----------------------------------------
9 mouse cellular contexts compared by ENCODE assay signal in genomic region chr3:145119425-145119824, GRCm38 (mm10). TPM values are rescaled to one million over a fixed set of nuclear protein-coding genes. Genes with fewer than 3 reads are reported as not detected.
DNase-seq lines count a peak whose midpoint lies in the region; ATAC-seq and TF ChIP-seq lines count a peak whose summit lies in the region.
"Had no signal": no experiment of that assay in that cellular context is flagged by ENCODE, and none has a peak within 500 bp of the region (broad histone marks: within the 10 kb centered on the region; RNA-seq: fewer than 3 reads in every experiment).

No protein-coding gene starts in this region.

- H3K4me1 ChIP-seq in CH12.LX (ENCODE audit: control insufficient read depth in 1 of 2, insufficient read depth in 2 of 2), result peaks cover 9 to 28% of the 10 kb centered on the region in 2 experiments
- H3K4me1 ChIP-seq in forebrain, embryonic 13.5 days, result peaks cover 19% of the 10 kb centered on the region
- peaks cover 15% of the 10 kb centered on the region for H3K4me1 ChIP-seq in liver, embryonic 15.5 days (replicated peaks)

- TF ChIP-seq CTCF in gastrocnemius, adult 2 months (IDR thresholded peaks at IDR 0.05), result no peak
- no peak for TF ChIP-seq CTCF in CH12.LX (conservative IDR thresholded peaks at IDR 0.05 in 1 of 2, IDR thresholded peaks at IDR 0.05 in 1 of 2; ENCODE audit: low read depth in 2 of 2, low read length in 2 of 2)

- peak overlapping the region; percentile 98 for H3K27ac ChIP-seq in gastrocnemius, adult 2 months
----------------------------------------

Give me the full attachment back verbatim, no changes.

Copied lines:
9 mouse cellular contexts compared by ENCODE assay signal in genomic region chr3:145119425-145119824, GRCm38 (mm10). TPM values are rescaled to one million over a fixed set of nuclear protein-coding genes. Genes with fewer than 3 reads are reported as not detected.
DNase-seq lines count a peak whose midpoint lies in the region; ATAC-seq and TF ChIP-seq lines count a peak whose summit lies in the region.
"Had no signal": no experiment of that assay in that cellular context is flagged by ENCODE, and none has a peak within 500 bp of the region (broad histone marks: within the 10 kb centered on the region; RNA-seq: fewer than 3 reads in every experiment).

No protein-coding gene starts in this region.

- H3K4me1 ChIP-seq in CH12.LX (ENCODE audit: control insufficient read depth in 1 of 2, insufficient read depth in 2 of 2), result peaks cover 9 to 28% of the 10 kb centered on the region in 2 experiments
- H3K4me1 ChIP-seq in forebrain, embryonic 13.5 days, result peaks cover 19% of the 10 kb centered on the region
- peaks cover 15% of the 10 kb centered on the region for H3K4me1 ChIP-seq in liver, embryonic 15.5 days (replicated peaks)

- TF ChIP-seq CTCF in gastrocnemius, adult 2 months (IDR thresholded peaks at IDR 0.05), result no peak
- no peak for TF ChIP-seq CTCF in CH12.LX (conservative IDR thresholded peaks at IDR 0.05 in 1 of 2, IDR thresholded peaks at IDR 0.05 in 1 of 2; ENCODE audit: low read depth in 2 of 2, low read length in 2 of 2)

- peak overlapping the region; percentile 98 for H3K27ac ChIP-seq in gastrocnemius, adult 2 months